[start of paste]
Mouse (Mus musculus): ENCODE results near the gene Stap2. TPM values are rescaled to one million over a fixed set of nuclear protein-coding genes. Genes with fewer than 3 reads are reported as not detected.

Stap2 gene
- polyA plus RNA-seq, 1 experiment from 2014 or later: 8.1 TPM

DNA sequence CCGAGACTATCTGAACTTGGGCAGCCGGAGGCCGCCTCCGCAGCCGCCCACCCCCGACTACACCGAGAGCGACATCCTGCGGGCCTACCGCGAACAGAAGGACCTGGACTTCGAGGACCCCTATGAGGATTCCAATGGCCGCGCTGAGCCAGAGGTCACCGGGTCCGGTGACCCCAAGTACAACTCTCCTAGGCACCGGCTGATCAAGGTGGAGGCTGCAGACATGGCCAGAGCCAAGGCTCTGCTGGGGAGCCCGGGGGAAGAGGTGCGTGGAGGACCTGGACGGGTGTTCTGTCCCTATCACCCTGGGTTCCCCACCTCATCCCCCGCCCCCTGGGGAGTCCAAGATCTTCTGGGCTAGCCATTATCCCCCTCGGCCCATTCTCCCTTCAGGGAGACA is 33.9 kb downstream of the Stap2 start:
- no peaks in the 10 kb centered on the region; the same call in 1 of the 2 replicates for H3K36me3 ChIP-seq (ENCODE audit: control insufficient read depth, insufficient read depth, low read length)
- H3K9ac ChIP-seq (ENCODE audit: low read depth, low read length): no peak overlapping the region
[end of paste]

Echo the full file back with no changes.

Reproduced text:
Mouse (Mus musculus): ENCODE results near the gene Stap2. TPM values are rescaled to one million over a fixed set of nuclear protein-coding genes. Genes with fewer than 3 reads are reported as not detected.

Stap2 gene
- polyA plus RNA-seq, 1 experiment from 2014 or later: 8.1 TPM

DNA sequence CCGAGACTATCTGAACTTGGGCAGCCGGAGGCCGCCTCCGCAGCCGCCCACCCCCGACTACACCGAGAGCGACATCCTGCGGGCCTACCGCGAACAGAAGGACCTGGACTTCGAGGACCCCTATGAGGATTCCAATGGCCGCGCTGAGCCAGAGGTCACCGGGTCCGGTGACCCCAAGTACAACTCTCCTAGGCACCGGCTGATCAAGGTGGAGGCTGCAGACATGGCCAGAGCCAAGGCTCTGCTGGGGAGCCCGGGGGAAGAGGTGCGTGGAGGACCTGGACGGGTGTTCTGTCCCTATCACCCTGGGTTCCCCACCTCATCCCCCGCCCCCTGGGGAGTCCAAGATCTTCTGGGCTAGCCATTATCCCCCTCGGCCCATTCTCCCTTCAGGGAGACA is 33.9 kb downstream of the Stap2 start:
- no peaks in the 10 kb centered on the region; the same call in 1 of the 2 replicates for H3K36me3 ChIP-seq (ENCODE audit: control insufficient read depth, insufficient read depth, low read length)
- H3K9ac ChIP-seq (ENCODE audit: low read depth, low read length): no peak overlapping the region